• Dynamic Template

Put simply, accuracy is the measure of how well emulation software mimics the original hardware. Apparent compatibility is the most obvious measure of accuracy—will an old game run on my new emulator?—but such a narrow view can paper over many small problems. In truth, most software runs with great tolerance to timing issues and appears to be functioning normally even if timing is off by as much as 20 percent.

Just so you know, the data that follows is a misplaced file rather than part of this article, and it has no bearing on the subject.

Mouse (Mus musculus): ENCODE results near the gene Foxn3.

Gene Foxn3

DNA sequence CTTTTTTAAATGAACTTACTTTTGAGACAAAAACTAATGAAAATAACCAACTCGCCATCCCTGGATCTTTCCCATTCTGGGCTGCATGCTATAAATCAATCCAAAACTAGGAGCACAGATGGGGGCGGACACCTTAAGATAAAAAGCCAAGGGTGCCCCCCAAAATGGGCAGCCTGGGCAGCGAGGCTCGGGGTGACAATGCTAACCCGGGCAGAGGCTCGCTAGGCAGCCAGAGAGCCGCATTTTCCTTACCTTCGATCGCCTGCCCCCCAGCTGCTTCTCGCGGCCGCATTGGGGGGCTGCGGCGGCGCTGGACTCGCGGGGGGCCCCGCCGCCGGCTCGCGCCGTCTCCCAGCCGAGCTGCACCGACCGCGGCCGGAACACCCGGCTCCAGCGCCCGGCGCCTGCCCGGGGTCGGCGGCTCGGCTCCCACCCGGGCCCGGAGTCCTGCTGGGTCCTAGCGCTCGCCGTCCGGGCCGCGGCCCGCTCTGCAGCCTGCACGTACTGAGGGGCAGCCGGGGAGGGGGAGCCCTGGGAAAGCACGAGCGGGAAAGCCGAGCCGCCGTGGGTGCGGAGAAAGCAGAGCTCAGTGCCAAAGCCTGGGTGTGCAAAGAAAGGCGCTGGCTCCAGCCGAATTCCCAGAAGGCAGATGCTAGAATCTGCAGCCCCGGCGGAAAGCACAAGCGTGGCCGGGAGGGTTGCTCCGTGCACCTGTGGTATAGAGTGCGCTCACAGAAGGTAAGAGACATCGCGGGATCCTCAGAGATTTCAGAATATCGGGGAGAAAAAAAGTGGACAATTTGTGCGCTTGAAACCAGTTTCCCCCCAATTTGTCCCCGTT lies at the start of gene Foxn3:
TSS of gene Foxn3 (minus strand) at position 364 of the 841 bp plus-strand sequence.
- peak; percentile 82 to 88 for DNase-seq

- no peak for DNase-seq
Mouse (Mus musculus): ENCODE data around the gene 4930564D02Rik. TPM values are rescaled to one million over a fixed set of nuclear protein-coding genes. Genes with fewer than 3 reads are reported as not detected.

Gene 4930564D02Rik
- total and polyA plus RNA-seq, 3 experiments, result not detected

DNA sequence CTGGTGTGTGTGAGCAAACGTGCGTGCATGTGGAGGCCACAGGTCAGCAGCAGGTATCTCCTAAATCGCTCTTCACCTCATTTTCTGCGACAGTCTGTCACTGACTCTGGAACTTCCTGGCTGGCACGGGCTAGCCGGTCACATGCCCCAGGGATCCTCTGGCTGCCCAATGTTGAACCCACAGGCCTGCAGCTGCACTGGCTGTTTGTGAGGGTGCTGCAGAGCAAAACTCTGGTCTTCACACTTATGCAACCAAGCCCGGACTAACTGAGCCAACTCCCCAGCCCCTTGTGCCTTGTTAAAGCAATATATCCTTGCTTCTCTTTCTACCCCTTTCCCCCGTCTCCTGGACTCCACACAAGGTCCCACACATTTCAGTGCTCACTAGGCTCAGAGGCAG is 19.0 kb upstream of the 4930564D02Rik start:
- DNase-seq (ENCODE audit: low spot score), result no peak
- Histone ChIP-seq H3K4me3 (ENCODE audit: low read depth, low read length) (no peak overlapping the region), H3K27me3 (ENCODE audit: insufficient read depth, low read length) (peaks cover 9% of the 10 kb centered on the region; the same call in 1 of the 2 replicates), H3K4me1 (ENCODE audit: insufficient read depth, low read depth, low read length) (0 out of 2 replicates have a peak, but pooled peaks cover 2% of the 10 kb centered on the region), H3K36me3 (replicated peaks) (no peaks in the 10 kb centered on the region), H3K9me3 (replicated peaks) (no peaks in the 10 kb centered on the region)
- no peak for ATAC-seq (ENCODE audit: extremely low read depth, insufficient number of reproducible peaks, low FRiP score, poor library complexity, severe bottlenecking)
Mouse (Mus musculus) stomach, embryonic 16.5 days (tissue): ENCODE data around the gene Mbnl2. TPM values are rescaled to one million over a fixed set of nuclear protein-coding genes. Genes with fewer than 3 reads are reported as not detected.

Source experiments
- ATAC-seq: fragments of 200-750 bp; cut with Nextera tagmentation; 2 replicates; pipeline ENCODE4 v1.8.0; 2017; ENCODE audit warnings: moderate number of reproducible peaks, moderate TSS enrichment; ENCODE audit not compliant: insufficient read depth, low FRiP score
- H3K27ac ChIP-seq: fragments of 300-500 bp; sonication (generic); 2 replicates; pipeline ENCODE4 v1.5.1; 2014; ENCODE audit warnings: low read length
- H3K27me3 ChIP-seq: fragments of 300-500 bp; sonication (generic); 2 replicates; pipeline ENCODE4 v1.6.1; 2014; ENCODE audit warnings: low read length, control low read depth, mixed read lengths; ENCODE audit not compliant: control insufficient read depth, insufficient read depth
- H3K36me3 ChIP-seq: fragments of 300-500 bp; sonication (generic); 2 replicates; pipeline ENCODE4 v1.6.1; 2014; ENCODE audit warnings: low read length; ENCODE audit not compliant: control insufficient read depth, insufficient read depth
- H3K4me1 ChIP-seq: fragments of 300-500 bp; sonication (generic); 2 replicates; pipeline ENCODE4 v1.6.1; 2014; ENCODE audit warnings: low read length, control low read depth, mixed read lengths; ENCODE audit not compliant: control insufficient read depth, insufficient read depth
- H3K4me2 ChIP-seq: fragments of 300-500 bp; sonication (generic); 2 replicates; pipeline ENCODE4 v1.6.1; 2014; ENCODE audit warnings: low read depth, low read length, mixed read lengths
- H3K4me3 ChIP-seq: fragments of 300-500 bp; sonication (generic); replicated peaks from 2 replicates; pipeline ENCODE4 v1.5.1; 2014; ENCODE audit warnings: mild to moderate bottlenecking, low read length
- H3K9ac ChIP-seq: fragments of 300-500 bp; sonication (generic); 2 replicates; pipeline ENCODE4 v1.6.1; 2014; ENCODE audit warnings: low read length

As an interesting yardstick, the RN, a globally deployed force charged with the defence of the nation employs less than 10% of the 310,000 who work for Tesco supermarkets in the UK. 30,000 sailors and marines is simply not enough for the Navy to meet its commitments without over-stressing personnel or leaving billets unfilled. This can be illustrated by figures for the escorts; the minimum trained crew requirement for the Type 23 Frigates is 2,060, with 180 vacant positions. The Type 45 destroyers require at least 1,010 but are 80 people short. On average these ships are putting to sea missing about 8% of their required crew, putting additional stress on their ships companies and undermining their resilience. By design, modern warships are ‘lean-manned’, mainly through automation. It does makes sense to keep the cost of manning as low as possible and put the minimum number of people in harms way. However in combat or when things go wrong, casualties and the lack of available hands for damage control may prove critical. A small crew may run the ship adequately under predictable peacetime conditions but, in prolonged operations, lack of reliefs can result in severe tiredness affecting performance.

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